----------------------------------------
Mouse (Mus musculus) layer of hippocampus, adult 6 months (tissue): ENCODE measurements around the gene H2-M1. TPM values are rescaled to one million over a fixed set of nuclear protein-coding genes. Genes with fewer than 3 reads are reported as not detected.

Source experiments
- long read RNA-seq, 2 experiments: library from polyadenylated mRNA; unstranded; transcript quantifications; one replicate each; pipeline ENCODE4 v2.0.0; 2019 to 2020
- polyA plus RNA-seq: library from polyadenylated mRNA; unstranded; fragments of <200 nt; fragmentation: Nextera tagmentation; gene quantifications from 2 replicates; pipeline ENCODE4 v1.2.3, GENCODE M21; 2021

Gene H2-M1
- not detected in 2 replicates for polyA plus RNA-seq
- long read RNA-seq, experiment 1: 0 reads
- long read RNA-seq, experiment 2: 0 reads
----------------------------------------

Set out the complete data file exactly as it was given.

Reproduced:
Mouse (Mus musculus) layer of hippocampus, adult 6 months (tissue): ENCODE measurements around the gene H2-M1. TPM values are rescaled to one million over a fixed set of nuclear protein-coding genes. Genes with fewer than 3 reads are reported as not detected.

Source experiments
- long read RNA-seq, 2 experiments: library from polyadenylated mRNA; unstranded; transcript quantifications; one replicate each; pipeline ENCODE4 v2.0.0; 2019 to 2020
- polyA plus RNA-seq: library from polyadenylated mRNA; unstranded; fragments of <200 nt; fragmentation: Nextera tagmentation; gene quantifications from 2 replicates; pipeline ENCODE4 v1.2.3, GENCODE M21; 2021

Gene H2-M1
- not detected in 2 replicates for polyA plus RNA-seq
- long read RNA-seq, experiment 1: 0 reads
- long read RNA-seq, experiment 2: 0 reads